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The 'hoppers

The 'hoppers image
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J was astomSlifld to remi, ainong you editorial notos of yesterday, that "it ia a curious fact that, whilo tho graeshoppers carne from the sonthwcst last year, ïhey ore departing to the northwest this year," etc., or to tbat effact. Now, tho fiict is, that these insects did not como írom the New Mexico plains last summer, as every citiaen of Nebraska and Dakota wefi knows, but they did come, on the contrary, frora the north and northwest, straight from tho Brrtish Possessions. Tlie follcnrág extract from a newspaper hints at the trae versión of his habits: "The.first tbing in thie connection that we are bon ml to noticie h, that. the grafshopper moves in no aeoertainabie regulairnfe; no general law. lio its probably native to the región noith of Salt Lake, and Üiua fax han vinted Nebraska onlv at intervals of Hoveral yearn. What bringë iiim höre at all ? He gota on well enongh for several years at a timo without visiting hm. Besides, tl'.cre aro a tliounand miles of good grasa between ua and Iiík native aeat, and Hiere aro all the forests aurl glatleo of the momitains, of tlic uninhabited YclIowKtono Valley, the plains of all jiritiwh Aniei'ica, and the hole Pacific Blopo. Why. tb en, does he oocasioually como into Nebtaskai Why doen ho go sonweast to Míkhoutí, instead of due cat to Illinois and Oliio? Ai;il. nidie utrangelv atill, why doos he pasa over Nebrawha wilhcut lighting, aa ho did threc yeftra ugo, and disappeai forever, ho that no man can teil wluther he hart gone ?"' It in n facfc, whether curious or otherwise, that tho pïQgoïiifcots of Üiis identical "Missouri Hoek" (as it is oaljed hpre, owins: to the circumstonces tbat it was mainly híitclunl out in that ötate tliis spring) levastnlfil, or rat lier pjfcturod in, Central üritish Amerieathrcesiimmors since ; its progeny visiting Northern I )akota and Minnesota two years ago; the third gcueration descending npon Nebraska last summer, destroying it, and depositólo; its eggs in Missouri, the Sontheast corner of Nobraska, and the eastern part of Karusas, last autumn. This spring, theoffspring (foturth generation) laid waste the región ast abovo alluded to until about the middle of June, ■vben they aroso ond flew in a direction preciseiy opposite to their coiu-se last year - northwest. The column was 120 milcis east to eat, Bxtenfüng from Central Nebraaka to a point somowhere between Council Bluffs and Des Moincs, in lowa. They begafi to cross tin: Platte in countless millions on June 14 (a few small swarms had previously gono north), and had not entirely fiuished passag! over that river until June 21, seven days later. ïhey travel at a speed of about 13 miles an hour, or narly 1 :!0 miles flight per day, average. Their vailguard is now 900 or 1,000 miles northnorthwest of Omaha, andstill advanciag. Would it not be useful to follow this retreating host into its northern fastnesses, and track its moveinents for a few years in that vaat wildernes.s, where it has formerly pursued its devious wanderings, luiheralded and unknown, exeept as it occasionalJy emerges into the haunts of civilizatioii, and is recognized in the newspaper-world for a few yoars, only to disaipear soon, and bo forgotten ? In 'C7 or'8, a swarm fully as largo as this ono visited this section from the British regions (probably by the same successive steps) disappearing the next year in the direction from which it came; bul was little talked of Kast, as the coiuitry was then sparsely settlcd.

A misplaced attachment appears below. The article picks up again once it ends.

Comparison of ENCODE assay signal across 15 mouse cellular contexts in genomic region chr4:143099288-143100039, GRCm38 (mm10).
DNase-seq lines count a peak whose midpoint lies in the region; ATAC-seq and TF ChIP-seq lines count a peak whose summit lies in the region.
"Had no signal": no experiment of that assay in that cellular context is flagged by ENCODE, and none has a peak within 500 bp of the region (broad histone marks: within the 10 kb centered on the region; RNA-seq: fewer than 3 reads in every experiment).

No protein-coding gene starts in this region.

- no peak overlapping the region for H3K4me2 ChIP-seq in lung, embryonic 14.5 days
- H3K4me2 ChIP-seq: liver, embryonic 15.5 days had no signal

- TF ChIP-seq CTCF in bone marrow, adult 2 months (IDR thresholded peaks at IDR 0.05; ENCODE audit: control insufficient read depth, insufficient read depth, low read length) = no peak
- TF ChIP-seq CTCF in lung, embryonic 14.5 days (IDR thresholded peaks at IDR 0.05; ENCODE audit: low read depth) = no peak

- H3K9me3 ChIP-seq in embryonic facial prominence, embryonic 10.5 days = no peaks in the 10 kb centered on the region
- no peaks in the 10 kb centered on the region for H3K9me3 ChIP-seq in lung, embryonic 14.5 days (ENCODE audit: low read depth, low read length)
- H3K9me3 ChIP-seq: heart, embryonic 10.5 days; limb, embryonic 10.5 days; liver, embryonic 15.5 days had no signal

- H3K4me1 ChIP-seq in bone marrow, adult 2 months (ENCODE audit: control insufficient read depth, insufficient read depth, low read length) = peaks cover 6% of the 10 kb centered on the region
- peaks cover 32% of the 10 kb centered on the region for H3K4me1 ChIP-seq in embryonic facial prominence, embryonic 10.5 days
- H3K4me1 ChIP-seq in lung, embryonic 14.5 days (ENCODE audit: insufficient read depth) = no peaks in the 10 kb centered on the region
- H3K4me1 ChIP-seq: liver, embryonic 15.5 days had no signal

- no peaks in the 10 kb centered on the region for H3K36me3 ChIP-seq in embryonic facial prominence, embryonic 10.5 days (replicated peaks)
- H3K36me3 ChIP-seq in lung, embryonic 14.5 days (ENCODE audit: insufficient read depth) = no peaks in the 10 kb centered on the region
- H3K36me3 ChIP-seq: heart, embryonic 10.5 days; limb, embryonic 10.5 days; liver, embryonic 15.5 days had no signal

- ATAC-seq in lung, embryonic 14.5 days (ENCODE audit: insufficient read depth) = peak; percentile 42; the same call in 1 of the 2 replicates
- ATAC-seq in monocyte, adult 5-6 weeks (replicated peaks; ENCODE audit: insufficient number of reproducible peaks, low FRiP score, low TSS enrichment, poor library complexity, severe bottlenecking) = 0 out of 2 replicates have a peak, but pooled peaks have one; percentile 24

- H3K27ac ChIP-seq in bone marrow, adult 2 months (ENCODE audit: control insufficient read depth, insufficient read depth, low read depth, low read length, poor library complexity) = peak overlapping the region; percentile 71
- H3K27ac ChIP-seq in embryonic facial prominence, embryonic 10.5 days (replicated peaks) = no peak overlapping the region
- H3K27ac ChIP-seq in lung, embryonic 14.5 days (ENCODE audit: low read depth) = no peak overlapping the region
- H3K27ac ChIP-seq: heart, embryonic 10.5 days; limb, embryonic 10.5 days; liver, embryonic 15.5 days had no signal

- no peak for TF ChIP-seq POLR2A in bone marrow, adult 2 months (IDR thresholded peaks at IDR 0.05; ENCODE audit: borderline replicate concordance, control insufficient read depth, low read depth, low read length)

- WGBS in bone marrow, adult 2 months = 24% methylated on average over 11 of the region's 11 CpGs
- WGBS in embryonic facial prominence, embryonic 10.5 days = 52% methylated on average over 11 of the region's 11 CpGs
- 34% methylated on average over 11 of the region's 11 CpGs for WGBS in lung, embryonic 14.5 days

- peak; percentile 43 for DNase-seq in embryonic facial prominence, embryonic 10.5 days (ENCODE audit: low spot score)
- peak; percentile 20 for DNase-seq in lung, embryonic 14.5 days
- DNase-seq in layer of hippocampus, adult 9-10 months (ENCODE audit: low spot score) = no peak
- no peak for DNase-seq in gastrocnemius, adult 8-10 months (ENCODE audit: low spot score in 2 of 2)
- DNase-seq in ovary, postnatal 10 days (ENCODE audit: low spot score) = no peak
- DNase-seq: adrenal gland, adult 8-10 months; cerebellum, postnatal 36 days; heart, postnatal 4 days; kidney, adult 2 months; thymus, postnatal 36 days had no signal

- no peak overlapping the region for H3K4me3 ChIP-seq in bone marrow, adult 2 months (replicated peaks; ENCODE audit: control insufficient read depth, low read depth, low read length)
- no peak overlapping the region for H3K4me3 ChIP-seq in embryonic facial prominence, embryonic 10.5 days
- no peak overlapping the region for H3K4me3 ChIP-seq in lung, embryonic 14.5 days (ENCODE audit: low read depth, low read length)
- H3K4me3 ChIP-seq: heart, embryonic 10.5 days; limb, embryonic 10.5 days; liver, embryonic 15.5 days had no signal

Old News
Michigan Argus